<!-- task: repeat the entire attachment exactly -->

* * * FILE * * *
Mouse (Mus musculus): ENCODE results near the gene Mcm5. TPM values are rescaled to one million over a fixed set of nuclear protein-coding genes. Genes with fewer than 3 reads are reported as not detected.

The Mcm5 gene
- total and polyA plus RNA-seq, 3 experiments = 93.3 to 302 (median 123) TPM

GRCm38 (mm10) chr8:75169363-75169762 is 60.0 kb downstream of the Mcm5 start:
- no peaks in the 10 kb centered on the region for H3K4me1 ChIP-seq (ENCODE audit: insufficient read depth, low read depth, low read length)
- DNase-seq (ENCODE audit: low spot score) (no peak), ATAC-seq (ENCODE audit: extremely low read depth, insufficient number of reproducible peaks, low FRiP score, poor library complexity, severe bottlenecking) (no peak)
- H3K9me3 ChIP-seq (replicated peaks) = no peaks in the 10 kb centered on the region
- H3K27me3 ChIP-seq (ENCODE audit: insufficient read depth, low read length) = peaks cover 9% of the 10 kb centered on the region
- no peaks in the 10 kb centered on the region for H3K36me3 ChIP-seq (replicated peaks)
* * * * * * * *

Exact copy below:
Mouse (Mus musculus): ENCODE results near the gene Mcm5. TPM values are rescaled to one million over a fixed set of nuclear protein-coding genes. Genes with fewer than 3 reads are reported as not detected.

The Mcm5 gene
- total and polyA plus RNA-seq, 3 experiments = 93.3 to 302 (median 123) TPM

GRCm38 (mm10) chr8:75169363-75169762 is 60.0 kb downstream of the Mcm5 start:
- no peaks in the 10 kb centered on the region for H3K4me1 ChIP-seq (ENCODE audit: insufficient read depth, low read depth, low read length)
- DNase-seq (ENCODE audit: low spot score) (no peak), ATAC-seq (ENCODE audit: extremely low read depth, insufficient number of reproducible peaks, low FRiP score, poor library complexity, severe bottlenecking) (no peak)
- H3K9me3 ChIP-seq (replicated peaks) = no peaks in the 10 kb centered on the region
- H3K27me3 ChIP-seq (ENCODE audit: insufficient read depth, low read length) = peaks cover 9% of the 10 kb centered on the region
- no peaks in the 10 kb centered on the region for H3K36me3 ChIP-seq (replicated peaks)